This isn't exactly something that Hillary Clinton (or anyone else) really has much control over: but it is highly likely (despite what some have argued) that low voter turnout benefitted Hillary Clinton. But wait, didn't Sanders do best in the low-turnout caucuses? Yes, but that didn't really help him—it made his support look less legitimate, and distracted from the fact that primary turnout in most states was extremely low. Sanders probably could have won many of the Western states even if they had held primaries (although not by such huge margins)—look at Oregon as an example—and the media would not have been able to use the "caucus effect" to diminish the significance of Sanders' wins in those states. If you ignore the caucuses and just look at the primaries, Sanders generally did better in the primaries with the highest voter turnout, and Clinton did better in the primaries with the lowest. Which brings us to the darkest, dirtiest secret of the 2016 campaign: Clinton almost certainly (although not intentionally) benefitted from restrictive voter laws, which have the greatest impact on the poorest members of American society—Bernie Sanders' core constituency. We need to address the barriers that keep people from participating in our democracy, and Hillary Clinton, as the presumptive Democratic nominee, should be calling them out—not trying to claim that winning a very low-turnout election tells us anything about the whole of the Democratic Party.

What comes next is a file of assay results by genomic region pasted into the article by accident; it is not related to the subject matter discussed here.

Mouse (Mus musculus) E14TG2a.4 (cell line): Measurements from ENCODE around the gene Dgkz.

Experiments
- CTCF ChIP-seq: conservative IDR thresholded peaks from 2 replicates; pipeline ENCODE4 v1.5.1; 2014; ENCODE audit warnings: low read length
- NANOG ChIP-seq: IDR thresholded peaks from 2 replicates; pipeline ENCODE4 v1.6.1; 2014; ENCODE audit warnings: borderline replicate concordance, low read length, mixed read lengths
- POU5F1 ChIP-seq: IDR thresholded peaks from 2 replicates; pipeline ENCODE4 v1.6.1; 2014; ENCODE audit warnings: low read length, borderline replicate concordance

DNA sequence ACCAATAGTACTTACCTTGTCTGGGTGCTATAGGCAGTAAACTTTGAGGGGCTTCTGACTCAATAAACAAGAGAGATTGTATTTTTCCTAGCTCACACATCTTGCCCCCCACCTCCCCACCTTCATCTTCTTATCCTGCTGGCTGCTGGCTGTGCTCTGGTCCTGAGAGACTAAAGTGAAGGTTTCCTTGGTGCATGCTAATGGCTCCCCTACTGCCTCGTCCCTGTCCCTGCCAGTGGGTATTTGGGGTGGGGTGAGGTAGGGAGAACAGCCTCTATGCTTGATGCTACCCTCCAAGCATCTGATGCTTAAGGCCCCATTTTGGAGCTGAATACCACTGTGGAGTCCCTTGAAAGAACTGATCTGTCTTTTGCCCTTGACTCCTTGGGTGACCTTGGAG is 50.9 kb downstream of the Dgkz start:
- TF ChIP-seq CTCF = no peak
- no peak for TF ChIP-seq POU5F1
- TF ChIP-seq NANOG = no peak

Jeremy Sarka is a writer, artist, programmer, attempted creative professional, and disillusioned Millenial.